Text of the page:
Denver’s first “Mountain Park,” Genesee, acquired in 1914. The first 160 acres were enclosed for endangered species of Colorado elk and 14 of the last bison, transported from Yellowstone. Genesee Park was first split by Hwy 40 in 1937. A tunnel under I-70 allows the bison to enjoy the pasture south of I-70, adjacent to the oldest ranch house of continuous occupation in Jefferson County known as the Patrick House built in 1860, east of Chief Hosa Lodge built in 1918.

C27 Patrick Homestead

Denver’s first “Mountain Park,” Genesee, acquired in 1914. The first 160 acres were enclosed for endangered species of Colorado elk and 14 of the last bison, transported from Yellowstone. Genesee Park was first split by Hwy 40 in 1937. A tunnel under I-70 allows the bison to enjoy the pasture south of I-70, adjacent to the oldest ranch house of continuous occupation in Jefferson County known as the Patrick House built in 1860, east of Chief Hosa Lodge built in 1918.

C26 Ralston Store and Home Site

Lucian M. "Grandad" Ralston 1872-1957

Mount Vernon Canyon pioneer settler Lucian McKee Ralston was an extraordinary, hard-working, enterprising, and stabilizing influence for the community from 1879 until he died in 1957. His example of integrity, strength, and generosity continues to inspire all public school children who attend the Ralston Elementary School named after him. His father, Captain Lucian Hunter Ralston, moved his family from Kentucky in 1879 and settled in a log cabin near Cody Park on Lookout Mountain.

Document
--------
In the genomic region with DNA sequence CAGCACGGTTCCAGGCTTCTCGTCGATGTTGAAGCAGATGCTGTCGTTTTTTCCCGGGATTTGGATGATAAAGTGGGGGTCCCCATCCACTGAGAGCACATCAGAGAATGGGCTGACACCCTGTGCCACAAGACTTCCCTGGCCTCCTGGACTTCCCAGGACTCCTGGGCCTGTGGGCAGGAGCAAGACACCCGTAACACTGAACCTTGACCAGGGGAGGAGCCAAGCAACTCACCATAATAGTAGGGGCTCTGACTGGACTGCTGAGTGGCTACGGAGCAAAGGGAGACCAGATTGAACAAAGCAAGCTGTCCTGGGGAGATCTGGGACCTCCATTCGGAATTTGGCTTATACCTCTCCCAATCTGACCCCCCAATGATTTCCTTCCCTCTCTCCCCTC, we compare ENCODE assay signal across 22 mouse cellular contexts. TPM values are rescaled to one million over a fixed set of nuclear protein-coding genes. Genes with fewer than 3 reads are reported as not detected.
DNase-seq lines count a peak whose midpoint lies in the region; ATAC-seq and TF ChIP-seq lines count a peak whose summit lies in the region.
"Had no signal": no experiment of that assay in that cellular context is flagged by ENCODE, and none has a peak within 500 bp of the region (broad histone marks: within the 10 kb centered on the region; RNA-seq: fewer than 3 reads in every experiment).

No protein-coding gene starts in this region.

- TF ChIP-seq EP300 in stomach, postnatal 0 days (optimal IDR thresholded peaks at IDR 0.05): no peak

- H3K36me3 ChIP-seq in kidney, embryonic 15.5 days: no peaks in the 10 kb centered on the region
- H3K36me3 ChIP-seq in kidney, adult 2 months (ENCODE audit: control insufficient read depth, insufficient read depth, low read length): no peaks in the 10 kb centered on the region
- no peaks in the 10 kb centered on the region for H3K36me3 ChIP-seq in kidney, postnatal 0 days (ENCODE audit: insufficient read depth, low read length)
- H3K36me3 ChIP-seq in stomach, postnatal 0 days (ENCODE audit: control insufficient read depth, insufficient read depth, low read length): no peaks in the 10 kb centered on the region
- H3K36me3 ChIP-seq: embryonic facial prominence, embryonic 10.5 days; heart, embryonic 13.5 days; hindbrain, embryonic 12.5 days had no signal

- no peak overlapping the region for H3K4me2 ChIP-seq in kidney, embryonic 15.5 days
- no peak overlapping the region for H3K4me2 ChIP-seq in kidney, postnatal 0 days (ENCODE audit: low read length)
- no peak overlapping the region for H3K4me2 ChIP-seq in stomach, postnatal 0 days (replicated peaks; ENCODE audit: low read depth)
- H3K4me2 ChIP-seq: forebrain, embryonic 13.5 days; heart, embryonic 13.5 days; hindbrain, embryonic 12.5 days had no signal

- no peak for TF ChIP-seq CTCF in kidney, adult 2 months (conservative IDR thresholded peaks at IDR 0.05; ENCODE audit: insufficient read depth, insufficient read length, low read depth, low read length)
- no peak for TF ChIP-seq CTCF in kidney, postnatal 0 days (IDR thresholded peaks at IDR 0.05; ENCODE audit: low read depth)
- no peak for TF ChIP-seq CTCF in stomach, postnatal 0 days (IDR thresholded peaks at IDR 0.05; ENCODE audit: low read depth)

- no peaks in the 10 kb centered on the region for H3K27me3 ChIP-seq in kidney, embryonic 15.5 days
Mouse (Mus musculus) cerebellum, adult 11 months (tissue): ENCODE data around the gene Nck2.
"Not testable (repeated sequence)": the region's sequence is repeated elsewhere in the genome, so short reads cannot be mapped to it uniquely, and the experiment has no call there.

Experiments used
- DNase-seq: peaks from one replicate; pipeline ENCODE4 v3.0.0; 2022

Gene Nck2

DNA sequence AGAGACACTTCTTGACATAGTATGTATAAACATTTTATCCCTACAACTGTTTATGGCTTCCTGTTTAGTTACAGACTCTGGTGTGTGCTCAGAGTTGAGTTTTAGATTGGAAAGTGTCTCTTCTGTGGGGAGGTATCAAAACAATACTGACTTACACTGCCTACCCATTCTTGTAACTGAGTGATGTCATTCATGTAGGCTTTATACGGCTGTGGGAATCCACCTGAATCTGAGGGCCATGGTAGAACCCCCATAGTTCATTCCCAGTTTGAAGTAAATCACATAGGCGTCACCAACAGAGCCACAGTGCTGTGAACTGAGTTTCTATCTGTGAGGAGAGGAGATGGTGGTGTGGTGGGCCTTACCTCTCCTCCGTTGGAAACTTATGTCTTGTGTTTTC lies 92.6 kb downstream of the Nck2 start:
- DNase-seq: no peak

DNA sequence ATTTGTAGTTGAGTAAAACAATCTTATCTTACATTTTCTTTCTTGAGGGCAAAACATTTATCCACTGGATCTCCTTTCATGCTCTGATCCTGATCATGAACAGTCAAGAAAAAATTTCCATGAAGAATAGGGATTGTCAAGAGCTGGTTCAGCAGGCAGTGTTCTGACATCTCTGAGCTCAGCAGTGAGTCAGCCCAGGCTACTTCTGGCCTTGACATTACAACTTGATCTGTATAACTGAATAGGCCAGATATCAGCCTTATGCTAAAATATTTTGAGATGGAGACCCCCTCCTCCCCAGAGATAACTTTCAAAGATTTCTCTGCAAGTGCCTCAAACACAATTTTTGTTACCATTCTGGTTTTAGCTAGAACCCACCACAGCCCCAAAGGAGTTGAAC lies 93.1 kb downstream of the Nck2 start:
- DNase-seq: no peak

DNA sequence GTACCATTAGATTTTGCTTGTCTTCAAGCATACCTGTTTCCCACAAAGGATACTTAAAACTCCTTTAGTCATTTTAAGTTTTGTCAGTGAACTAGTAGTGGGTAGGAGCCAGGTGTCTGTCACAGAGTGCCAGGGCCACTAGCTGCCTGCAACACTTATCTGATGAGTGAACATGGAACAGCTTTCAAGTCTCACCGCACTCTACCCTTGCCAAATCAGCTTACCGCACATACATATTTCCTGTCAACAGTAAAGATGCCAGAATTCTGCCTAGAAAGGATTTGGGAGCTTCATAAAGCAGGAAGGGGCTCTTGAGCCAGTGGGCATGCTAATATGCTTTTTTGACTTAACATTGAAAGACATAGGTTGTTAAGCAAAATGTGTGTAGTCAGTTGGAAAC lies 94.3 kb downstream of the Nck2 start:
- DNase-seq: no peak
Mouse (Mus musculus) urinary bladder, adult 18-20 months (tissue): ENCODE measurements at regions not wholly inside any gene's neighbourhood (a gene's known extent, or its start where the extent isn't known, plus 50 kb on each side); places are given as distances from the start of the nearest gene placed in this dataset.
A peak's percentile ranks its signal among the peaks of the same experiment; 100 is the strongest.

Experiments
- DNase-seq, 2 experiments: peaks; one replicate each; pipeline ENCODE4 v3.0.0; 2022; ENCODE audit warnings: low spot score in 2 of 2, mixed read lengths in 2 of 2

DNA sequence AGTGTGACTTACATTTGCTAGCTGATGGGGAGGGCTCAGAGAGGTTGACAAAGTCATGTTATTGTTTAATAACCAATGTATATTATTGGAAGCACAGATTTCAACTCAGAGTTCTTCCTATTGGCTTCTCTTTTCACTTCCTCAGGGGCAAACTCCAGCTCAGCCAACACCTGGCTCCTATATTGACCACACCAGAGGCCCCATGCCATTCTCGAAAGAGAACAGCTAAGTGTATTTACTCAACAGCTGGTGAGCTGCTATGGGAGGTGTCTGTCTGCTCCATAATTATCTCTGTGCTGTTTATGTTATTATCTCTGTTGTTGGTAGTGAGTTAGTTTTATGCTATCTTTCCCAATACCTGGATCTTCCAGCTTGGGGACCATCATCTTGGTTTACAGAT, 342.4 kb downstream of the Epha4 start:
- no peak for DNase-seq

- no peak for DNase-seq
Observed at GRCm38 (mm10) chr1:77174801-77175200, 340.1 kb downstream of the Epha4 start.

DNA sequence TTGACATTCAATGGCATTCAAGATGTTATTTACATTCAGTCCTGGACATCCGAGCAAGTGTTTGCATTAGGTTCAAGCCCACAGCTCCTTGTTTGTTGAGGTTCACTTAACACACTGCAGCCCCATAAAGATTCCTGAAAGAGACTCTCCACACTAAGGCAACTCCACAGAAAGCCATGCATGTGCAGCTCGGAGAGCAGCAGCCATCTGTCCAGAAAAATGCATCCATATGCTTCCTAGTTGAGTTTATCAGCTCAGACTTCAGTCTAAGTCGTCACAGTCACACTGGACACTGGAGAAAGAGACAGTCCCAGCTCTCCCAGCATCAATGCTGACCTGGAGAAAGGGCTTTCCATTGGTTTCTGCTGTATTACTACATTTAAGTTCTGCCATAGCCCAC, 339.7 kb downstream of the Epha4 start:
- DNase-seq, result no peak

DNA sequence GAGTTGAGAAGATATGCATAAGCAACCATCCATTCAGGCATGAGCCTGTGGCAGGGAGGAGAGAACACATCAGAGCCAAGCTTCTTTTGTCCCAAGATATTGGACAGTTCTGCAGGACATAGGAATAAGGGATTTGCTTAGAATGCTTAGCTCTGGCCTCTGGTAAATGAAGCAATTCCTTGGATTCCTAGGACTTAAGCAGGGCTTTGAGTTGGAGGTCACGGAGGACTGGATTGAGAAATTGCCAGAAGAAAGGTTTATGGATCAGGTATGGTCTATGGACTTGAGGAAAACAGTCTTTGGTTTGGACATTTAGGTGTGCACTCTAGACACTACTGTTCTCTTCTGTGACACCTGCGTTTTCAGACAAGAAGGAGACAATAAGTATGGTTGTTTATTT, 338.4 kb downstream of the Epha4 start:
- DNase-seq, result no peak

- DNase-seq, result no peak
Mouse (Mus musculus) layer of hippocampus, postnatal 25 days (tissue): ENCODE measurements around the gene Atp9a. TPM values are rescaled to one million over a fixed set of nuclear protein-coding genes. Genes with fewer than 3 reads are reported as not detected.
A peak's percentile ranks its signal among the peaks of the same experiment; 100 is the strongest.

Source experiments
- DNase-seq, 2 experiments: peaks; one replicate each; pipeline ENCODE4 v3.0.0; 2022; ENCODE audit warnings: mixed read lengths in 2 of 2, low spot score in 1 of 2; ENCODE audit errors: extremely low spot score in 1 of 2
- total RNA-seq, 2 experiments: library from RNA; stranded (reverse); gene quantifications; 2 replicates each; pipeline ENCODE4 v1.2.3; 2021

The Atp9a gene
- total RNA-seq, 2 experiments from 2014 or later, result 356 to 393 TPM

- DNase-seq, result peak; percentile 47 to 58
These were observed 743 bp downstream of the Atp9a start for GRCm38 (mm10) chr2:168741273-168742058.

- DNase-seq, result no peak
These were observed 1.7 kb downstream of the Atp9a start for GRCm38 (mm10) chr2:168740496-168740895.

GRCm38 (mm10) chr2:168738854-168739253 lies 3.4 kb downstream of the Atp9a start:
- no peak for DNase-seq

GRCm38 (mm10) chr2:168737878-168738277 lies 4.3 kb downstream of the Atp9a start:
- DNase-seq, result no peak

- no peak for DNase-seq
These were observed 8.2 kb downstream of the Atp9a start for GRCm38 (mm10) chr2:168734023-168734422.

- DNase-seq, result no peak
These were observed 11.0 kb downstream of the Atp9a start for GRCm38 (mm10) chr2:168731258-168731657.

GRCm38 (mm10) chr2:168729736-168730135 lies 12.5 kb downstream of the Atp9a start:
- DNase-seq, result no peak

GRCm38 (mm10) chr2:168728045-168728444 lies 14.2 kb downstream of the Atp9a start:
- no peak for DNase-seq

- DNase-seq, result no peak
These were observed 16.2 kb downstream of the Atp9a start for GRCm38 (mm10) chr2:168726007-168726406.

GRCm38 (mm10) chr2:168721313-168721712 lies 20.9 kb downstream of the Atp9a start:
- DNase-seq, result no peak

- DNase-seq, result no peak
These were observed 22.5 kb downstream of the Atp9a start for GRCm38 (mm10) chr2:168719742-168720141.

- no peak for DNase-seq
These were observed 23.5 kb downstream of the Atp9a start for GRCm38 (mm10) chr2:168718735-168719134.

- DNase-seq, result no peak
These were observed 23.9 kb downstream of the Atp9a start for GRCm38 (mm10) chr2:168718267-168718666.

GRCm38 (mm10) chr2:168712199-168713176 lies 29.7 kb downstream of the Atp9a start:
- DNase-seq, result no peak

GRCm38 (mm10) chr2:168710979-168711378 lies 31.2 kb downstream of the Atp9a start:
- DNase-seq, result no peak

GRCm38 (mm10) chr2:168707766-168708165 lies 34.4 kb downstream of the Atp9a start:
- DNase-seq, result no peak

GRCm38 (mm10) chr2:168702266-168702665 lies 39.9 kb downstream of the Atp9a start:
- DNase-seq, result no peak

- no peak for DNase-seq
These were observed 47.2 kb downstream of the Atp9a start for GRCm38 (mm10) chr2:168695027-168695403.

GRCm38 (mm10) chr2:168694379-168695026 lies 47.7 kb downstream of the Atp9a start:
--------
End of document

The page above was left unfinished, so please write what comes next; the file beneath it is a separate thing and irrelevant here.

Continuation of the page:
Eight-year-old Lucian watched his father teach children at the Rockland School and help build the Rockland Church while raising potatoes and grain. In 1887, they established a ranch and general store where Interstate 70 lies between Lookout Mountain Exit 256 and Genesee Exit 254. After the death of his father, Lucian continued to manage the family ranch and store, freighted lumber to Idaho Springs and harvested hay.

In 1900 he married Bessie Lindsay. They established a variety of enterprises to support raising their seven children. The children helped grow and harvest grain, hay, and vegetables. They milked cows and tended the chickens to sell milk and eggs at the store where they each developed business and retailing skills.